California Earthquake Authority

#California #Californiaearthquakeauthority #earthquake insurance #Northridge

Californians can purchases residential earthquake insurance through the California Earthquake Authority (CEA). There are four groups that are eligible: homeowners, renters, condo owners and mobile-home owners. In addition to premises, the insurance will cover contents and some additional items. 

How does the State of California manage Earthquake Preparedness

In 1994, the unexpected Northridge earthquake near Los Angeles left residential insurance companies unprepared for the cost of damage claims. Within months, many residential insurance companies were refusing to offer any insurance to homeowners or if they did it was very expensive. The housing market  was in jeopardy.   In response, the California legislature approved the CEA. It is a not-for-profit state entity but receives no state funding. It acts like an underwriter for the participating insurance companies. The cost for earthquake insurance for a 2,500 sq.ft. home in Santa Monica is approximately $2,500 per year with a 5% deductible on the replacement value of the home. So far, the CEA most notable achievement is that it stabilized the housing market in California. It hasn't has any significant claims by insurance policy holders since its formation so it remains to be determined how it will perform if there is a significant earthquake. The CEA offers homeowners with older homes discounts on their insurance when they take hazard reduction initiatives like installing cripple walls or when they bolt their house to its foundation.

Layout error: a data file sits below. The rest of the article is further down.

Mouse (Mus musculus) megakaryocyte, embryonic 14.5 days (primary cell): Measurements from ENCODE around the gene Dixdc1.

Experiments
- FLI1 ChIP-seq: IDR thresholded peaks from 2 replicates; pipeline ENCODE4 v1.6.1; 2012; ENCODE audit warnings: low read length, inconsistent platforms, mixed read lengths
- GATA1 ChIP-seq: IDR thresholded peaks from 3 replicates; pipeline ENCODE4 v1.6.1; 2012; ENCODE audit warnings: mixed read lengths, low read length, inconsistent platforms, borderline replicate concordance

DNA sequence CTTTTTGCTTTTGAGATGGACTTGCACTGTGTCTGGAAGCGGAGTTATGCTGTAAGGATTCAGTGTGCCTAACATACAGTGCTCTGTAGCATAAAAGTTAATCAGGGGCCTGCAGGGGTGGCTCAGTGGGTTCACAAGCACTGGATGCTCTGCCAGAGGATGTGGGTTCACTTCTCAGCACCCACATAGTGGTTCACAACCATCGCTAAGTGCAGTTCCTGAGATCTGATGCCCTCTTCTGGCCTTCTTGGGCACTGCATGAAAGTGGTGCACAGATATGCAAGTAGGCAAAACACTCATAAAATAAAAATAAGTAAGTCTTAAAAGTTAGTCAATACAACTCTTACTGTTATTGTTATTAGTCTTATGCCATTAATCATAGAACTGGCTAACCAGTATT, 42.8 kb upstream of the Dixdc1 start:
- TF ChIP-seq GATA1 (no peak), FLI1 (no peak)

Malibu, California home

Because earthquake insurance is not mandatory, even in high-risk areas, many observers believe that the entire economy of California and the United States is at risk from a destructive earthquake. The CEA has nearly $20 billion dollars in its insurance pool but if a 7/8 or 9.0 magnitude earthquake happened in a densely populated part of the state, the cost could rise to one trillion dollars in uninsured expenses. This doesn't mean that CEA would fail; it presumably has enough in its insurance fund to cover all of its claims based on the estimated value of the assets insured. The concern is that CEA is only a small solution to a bigger problem and one that only covers residential homeowners most of whom are well off enough to afford earthquake insurance. 

In order to spread that risk out the California legislature and the two U.S. Senators from California have tried to get the Federal Emergency Management Agency (FEMA) to  offer mandatory earthquake insurance and dilute the amount of risk  the sate of California face in the case of a catastrophic earthquake. They point out that FEMA already has a  similar program for floods and requires mandatory flood insurance in flood prone areas of the United States. 

 

 Diarmuid D. O'Dea

 


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